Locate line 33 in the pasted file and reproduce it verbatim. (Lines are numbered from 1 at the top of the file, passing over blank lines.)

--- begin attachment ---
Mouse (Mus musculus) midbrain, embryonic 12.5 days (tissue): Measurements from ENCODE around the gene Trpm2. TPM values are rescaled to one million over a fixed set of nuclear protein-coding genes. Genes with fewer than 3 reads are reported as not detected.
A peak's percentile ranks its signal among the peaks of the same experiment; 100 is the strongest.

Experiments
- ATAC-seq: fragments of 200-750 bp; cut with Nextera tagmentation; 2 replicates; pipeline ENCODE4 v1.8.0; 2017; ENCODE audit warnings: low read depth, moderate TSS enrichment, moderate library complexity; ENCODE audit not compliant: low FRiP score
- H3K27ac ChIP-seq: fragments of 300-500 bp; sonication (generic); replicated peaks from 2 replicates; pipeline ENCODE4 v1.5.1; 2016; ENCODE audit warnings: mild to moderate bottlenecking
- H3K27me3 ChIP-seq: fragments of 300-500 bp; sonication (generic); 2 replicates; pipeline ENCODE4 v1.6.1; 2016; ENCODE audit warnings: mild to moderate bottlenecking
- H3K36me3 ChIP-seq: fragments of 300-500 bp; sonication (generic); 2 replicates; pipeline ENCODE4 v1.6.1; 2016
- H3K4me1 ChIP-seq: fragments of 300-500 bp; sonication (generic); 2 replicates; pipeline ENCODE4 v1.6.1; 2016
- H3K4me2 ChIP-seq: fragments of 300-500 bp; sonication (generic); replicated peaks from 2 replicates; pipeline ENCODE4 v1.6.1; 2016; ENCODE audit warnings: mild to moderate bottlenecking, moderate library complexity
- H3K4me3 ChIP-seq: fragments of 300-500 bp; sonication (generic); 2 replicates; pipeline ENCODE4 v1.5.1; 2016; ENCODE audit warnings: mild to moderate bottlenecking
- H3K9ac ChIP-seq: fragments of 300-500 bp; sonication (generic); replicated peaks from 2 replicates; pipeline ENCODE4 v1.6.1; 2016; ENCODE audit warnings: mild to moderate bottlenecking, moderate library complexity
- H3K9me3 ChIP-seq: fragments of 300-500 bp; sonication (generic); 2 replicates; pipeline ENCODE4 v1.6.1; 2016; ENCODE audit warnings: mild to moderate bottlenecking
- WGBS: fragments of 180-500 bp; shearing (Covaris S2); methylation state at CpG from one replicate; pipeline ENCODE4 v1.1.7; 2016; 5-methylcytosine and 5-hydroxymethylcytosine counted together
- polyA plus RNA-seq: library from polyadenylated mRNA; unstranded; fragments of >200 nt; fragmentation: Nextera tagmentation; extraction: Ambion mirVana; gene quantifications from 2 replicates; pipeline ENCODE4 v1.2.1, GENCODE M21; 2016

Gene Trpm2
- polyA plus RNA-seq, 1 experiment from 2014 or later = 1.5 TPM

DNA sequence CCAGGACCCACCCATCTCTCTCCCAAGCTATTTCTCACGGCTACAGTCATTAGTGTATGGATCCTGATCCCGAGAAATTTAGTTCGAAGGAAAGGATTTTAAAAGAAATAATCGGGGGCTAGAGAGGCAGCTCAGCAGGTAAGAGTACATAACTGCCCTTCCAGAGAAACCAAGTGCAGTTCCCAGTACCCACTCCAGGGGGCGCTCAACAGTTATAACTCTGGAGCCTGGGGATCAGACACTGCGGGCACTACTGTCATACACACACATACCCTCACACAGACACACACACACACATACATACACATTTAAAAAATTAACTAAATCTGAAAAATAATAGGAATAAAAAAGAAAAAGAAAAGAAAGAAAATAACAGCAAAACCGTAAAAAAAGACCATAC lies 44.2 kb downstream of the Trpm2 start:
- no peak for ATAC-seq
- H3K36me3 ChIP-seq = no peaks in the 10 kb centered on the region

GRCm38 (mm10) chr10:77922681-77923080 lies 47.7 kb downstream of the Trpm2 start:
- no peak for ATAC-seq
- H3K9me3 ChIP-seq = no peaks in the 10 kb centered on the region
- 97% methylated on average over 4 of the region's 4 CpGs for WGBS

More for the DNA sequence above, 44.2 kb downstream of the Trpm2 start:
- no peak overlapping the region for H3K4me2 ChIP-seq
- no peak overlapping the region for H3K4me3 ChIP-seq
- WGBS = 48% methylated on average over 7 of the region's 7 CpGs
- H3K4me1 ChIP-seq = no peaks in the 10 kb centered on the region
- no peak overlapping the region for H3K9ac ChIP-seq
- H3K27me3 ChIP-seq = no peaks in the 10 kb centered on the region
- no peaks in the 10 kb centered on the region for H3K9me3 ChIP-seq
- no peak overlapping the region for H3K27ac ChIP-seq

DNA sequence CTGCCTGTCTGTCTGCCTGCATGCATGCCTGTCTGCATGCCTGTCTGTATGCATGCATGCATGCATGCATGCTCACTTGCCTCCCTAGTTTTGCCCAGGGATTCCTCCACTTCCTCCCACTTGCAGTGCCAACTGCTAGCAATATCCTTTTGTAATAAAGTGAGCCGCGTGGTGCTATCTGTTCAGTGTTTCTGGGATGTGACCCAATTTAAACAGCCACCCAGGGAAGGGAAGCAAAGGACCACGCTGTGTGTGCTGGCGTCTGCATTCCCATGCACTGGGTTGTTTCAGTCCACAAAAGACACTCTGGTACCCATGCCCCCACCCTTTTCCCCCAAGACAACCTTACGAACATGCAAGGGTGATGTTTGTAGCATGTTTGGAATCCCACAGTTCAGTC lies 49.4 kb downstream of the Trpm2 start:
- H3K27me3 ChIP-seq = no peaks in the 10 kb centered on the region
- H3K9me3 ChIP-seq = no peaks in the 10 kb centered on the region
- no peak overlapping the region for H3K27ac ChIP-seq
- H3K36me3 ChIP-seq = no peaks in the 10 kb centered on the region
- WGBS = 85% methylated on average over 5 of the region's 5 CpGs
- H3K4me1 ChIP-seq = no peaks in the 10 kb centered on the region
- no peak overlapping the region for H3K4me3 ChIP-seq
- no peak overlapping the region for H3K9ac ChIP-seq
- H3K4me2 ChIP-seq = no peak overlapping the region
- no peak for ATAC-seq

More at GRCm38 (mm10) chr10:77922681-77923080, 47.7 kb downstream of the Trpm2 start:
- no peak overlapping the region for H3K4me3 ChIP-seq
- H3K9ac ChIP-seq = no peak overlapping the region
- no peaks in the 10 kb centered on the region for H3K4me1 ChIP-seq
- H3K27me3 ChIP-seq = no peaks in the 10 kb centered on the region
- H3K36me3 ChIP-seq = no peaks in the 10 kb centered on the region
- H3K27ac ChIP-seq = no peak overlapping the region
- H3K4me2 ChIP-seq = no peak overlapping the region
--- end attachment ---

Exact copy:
DNA sequence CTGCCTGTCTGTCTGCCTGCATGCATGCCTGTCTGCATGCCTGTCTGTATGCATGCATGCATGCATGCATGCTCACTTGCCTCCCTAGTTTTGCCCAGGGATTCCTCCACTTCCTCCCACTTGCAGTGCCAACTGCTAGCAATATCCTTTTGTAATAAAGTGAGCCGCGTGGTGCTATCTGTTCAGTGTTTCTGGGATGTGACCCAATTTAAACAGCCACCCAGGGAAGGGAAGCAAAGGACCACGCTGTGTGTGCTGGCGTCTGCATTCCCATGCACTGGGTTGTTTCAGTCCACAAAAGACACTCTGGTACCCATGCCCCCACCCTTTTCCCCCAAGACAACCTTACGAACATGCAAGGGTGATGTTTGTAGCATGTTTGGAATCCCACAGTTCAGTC lies 49.4 kb downstream of the Trpm2 start: